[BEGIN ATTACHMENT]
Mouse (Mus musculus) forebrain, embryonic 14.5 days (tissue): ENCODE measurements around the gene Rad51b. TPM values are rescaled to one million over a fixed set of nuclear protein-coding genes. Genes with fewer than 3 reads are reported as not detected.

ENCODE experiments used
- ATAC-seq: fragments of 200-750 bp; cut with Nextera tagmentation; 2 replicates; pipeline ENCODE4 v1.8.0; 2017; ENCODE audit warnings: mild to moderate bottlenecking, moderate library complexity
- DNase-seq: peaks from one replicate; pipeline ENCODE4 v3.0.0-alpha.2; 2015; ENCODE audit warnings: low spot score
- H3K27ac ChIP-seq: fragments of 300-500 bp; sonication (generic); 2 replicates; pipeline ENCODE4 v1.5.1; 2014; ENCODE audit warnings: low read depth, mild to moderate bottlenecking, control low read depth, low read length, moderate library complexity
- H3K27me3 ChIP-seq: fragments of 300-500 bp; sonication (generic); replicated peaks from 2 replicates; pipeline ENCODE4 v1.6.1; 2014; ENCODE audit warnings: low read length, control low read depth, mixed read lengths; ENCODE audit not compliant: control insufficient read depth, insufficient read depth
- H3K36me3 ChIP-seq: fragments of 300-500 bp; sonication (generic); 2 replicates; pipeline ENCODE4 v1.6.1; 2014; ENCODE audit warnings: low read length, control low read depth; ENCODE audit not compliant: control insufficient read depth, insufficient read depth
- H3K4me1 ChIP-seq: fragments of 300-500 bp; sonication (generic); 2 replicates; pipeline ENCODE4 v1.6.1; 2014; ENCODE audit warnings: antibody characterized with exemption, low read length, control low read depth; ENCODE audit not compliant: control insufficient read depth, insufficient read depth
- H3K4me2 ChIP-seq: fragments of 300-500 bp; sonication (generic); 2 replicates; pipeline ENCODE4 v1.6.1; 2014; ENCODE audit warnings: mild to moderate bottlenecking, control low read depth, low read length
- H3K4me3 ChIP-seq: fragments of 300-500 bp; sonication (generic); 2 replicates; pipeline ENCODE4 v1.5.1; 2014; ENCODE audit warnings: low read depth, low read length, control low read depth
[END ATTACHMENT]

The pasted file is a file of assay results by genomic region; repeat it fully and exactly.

Mouse (Mus musculus) forebrain, embryonic 14.5 days (tissue): ENCODE measurements around the gene Rad51b. TPM values are rescaled to one million over a fixed set of nuclear protein-coding genes. Genes with fewer than 3 reads are reported as not detected.

ENCODE experiments used
- ATAC-seq: fragments of 200-750 bp; cut with Nextera tagmentation; 2 replicates; pipeline ENCODE4 v1.8.0; 2017; ENCODE audit warnings: mild to moderate bottlenecking, moderate library complexity
- DNase-seq: peaks from one replicate; pipeline ENCODE4 v3.0.0-alpha.2; 2015; ENCODE audit warnings: low spot score
- H3K27ac ChIP-seq: fragments of 300-500 bp; sonication (generic); 2 replicates; pipeline ENCODE4 v1.5.1; 2014; ENCODE audit warnings: low read depth, mild to moderate bottlenecking, control low read depth, low read length, moderate library complexity
- H3K27me3 ChIP-seq: fragments of 300-500 bp; sonication (generic); replicated peaks from 2 replicates; pipeline ENCODE4 v1.6.1; 2014; ENCODE audit warnings: low read length, control low read depth, mixed read lengths; ENCODE audit not compliant: control insufficient read depth, insufficient read depth
- H3K36me3 ChIP-seq: fragments of 300-500 bp; sonication (generic); 2 replicates; pipeline ENCODE4 v1.6.1; 2014; ENCODE audit warnings: low read length, control low read depth; ENCODE audit not compliant: control insufficient read depth, insufficient read depth
- H3K4me1 ChIP-seq: fragments of 300-500 bp; sonication (generic); 2 replicates; pipeline ENCODE4 v1.6.1; 2014; ENCODE audit warnings: antibody characterized with exemption, low read length, control low read depth; ENCODE audit not compliant: control insufficient read depth, insufficient read depth
- H3K4me2 ChIP-seq: fragments of 300-500 bp; sonication (generic); 2 replicates; pipeline ENCODE4 v1.6.1; 2014; ENCODE audit warnings: mild to moderate bottlenecking, control low read depth, low read length
- H3K4me3 ChIP-seq: fragments of 300-500 bp; sonication (generic); 2 replicates; pipeline ENCODE4 v1.5.1; 2014; ENCODE audit warnings: low read depth, low read length, control low read depth